The second, is linked with the importance of memory, to understand why slavery and colonization are relevant to younger generations, as they start to question why they happened in the past. We need to link these questioning with mobilizations against racism, domination, discrimination. I think it is interesting, to explore the mobilizations for the cases of George Floyd and, in France, for the case of Adama Traoré, and sadly, similar cases around the world. Especially, in the context of superdiverse societies which is why now we highlight the relevance of analysing these topics through the intersectional lenses. The third has to do with the positionality of the researcher in this subject and questions if the interest is a neutral one. This has come up in our Laboratory where many researchers are increasingly engaging in anti-racism movements.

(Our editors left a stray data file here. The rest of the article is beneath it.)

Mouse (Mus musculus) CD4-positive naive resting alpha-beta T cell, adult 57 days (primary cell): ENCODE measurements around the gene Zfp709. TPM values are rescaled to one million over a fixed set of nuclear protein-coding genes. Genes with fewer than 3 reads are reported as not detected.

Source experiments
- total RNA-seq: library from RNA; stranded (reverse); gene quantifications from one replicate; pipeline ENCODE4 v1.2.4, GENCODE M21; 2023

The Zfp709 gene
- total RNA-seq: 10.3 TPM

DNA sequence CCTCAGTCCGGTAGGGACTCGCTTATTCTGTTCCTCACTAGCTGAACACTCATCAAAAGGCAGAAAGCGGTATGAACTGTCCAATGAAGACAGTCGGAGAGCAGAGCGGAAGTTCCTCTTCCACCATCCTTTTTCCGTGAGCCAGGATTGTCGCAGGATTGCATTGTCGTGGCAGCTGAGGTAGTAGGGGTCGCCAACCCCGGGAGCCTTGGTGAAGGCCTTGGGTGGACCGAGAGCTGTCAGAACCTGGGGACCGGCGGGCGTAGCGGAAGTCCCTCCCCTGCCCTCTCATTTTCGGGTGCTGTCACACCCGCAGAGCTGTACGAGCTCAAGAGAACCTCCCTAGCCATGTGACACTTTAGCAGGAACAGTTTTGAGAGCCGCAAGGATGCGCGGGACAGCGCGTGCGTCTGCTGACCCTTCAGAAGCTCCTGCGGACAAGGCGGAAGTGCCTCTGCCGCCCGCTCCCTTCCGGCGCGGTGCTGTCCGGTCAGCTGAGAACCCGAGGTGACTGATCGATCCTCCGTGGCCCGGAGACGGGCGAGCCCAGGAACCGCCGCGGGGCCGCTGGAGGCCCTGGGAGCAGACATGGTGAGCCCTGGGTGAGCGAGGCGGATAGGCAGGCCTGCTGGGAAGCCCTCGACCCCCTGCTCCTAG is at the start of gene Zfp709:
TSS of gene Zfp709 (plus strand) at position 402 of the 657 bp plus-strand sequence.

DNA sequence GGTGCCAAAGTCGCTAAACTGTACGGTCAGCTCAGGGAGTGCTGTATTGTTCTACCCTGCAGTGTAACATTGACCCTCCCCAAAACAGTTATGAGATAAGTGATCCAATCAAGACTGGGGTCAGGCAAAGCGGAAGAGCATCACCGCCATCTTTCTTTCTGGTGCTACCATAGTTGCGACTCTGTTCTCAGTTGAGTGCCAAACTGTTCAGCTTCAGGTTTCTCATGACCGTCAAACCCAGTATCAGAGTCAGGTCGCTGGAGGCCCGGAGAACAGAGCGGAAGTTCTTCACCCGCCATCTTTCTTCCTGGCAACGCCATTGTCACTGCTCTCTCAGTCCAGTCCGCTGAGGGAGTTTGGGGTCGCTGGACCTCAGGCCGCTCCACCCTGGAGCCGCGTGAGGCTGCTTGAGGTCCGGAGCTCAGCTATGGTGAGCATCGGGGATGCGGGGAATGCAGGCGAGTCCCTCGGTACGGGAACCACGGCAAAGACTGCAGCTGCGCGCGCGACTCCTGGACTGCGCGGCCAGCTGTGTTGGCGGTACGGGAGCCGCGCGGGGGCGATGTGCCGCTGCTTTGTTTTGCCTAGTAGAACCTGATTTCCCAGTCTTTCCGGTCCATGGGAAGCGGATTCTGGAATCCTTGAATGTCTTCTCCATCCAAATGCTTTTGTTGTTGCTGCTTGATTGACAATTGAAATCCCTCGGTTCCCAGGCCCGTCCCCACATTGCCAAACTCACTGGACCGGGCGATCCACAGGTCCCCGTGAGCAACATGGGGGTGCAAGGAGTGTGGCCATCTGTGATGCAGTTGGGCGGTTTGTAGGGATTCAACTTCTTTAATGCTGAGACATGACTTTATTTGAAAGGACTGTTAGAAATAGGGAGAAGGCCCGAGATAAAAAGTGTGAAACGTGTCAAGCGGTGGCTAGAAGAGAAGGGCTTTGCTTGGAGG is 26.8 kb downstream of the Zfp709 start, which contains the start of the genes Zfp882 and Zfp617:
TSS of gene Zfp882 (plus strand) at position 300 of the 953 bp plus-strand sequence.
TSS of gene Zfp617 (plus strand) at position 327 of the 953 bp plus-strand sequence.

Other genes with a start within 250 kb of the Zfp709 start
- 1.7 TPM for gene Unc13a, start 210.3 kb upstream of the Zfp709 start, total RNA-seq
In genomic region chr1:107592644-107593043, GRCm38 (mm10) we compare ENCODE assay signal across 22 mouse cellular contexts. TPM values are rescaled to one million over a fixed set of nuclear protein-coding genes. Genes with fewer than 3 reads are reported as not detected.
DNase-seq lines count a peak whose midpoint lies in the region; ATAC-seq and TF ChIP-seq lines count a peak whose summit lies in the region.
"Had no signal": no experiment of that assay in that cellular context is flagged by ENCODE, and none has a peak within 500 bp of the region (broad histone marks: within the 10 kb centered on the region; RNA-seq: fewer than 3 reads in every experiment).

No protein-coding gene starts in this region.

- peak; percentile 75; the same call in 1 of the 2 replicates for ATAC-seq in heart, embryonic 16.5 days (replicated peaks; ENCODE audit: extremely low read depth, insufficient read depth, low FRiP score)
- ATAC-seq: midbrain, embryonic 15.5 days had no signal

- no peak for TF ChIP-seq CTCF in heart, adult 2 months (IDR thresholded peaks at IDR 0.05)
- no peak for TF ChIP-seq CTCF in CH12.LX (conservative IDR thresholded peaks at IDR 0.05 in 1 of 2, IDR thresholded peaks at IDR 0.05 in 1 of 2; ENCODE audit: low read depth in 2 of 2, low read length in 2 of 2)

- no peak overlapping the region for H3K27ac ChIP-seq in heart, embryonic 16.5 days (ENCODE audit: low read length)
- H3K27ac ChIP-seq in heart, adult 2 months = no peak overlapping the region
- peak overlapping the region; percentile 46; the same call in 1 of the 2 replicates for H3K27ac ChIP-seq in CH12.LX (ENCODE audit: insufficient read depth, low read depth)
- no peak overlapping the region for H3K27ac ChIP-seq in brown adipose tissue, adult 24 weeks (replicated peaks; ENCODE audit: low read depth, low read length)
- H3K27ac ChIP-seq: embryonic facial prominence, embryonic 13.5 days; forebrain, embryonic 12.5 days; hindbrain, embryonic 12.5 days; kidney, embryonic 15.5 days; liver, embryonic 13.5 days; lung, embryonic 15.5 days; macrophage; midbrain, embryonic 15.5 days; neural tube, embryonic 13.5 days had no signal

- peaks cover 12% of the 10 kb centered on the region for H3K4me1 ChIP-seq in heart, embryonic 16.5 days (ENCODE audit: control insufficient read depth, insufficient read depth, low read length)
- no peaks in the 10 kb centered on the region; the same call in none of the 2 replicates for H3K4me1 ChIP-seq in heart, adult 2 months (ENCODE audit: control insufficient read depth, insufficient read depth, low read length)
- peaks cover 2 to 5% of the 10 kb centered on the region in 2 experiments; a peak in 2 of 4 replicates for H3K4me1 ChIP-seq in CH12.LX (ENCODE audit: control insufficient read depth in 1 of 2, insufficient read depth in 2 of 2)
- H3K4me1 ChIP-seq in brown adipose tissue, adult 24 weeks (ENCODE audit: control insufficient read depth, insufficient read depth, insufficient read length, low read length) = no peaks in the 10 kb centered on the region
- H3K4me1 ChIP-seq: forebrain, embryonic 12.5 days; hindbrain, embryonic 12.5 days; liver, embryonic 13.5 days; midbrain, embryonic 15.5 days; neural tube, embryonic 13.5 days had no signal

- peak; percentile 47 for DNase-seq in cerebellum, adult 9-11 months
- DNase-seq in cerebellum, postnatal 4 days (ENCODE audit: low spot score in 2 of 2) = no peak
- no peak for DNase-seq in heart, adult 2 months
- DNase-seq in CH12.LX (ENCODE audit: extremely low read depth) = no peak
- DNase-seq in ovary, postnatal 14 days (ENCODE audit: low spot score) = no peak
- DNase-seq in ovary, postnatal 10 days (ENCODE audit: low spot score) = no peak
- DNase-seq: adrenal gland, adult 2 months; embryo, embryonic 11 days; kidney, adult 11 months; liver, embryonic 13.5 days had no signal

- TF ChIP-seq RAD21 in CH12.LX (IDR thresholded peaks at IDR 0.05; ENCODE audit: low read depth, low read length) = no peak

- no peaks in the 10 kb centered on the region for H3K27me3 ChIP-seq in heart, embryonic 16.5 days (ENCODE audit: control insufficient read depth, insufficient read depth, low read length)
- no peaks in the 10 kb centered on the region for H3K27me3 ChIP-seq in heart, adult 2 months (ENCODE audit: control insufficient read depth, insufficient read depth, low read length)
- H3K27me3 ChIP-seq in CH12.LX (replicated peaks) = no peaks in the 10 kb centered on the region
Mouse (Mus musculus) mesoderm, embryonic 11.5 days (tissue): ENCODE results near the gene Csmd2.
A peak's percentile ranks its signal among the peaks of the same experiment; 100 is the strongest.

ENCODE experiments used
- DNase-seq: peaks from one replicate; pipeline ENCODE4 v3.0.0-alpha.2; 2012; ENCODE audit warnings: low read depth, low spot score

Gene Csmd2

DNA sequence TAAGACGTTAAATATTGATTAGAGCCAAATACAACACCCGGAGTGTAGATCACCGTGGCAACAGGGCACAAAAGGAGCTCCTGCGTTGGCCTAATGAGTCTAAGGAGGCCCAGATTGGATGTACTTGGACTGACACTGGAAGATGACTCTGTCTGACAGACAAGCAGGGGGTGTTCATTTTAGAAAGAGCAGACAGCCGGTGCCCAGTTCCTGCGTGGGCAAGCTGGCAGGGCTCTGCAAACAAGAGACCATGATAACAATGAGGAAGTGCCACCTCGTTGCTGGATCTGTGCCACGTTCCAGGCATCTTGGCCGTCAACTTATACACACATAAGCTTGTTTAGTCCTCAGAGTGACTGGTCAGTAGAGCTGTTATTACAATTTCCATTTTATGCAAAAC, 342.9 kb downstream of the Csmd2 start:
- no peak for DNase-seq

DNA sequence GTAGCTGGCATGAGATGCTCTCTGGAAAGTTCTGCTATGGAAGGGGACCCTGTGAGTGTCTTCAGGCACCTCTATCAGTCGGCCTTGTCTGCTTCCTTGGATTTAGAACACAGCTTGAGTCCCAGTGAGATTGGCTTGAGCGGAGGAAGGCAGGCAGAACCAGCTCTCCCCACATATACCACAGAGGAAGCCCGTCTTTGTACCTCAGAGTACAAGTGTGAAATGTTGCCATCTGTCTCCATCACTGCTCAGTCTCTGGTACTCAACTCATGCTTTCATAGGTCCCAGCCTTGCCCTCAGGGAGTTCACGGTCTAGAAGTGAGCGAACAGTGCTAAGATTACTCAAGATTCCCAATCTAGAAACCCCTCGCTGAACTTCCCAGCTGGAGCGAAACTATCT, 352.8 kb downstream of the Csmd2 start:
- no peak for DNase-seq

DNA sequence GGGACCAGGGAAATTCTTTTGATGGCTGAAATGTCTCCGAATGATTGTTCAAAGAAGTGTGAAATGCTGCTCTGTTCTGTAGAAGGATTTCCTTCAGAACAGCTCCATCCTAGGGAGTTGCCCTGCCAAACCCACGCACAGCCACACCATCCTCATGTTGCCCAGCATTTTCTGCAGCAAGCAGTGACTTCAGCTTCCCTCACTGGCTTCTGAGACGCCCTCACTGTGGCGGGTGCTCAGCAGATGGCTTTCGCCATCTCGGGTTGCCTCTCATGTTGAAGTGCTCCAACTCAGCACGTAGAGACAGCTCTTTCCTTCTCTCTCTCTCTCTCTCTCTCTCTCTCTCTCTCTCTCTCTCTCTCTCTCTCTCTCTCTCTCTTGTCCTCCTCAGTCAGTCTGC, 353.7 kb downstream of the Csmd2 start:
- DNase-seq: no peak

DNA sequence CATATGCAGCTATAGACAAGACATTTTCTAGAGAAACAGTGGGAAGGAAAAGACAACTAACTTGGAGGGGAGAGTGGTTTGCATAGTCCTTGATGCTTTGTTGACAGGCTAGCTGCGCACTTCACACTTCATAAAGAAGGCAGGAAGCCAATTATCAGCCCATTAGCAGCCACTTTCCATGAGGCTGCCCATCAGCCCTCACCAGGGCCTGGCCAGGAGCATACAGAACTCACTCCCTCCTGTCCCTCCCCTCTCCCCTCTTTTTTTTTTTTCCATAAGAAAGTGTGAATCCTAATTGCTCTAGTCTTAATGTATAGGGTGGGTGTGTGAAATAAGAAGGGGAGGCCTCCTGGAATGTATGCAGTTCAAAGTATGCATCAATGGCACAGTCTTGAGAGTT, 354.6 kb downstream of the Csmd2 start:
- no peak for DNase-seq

Finally, we want to use the possibility of the conference format and IMISCOE being a global network to compare our research and perspectives through difference lenses, comparing different places, and its repercussions in the economic, social, and cultural repercussions.

We won’t try to give all these questions an answer, but we hope the discussion can be fruitful.

We also want to get to know you as migration scholars. First of all, about IMISCOE. How did you find out about IMISCOE? And how did you first get involved with IMISCOE?

We are very young members of IMISCOE, I believed we join about 3 years ago. I discovered IMISCOE in 2019 in the Summer conference in Malmö, in Sweden. I went there because my Laboratory was engaged in a Jean-Monnet project, with Pompeu Fabra University: the Euro-Mediterranean Research Network on Migration (EuroMedMig), with Ricard Zapata-Barrero, who also introduced me to the IMISCOE network. 

Me and some colleagues went to Malmö to present our research and we decided to have some discussions about the membership also with our colleagues in Université de Paris. We were proposed to organise the Spring Conference and we are more than happy to welcome everyone in Nice that it’s a good city.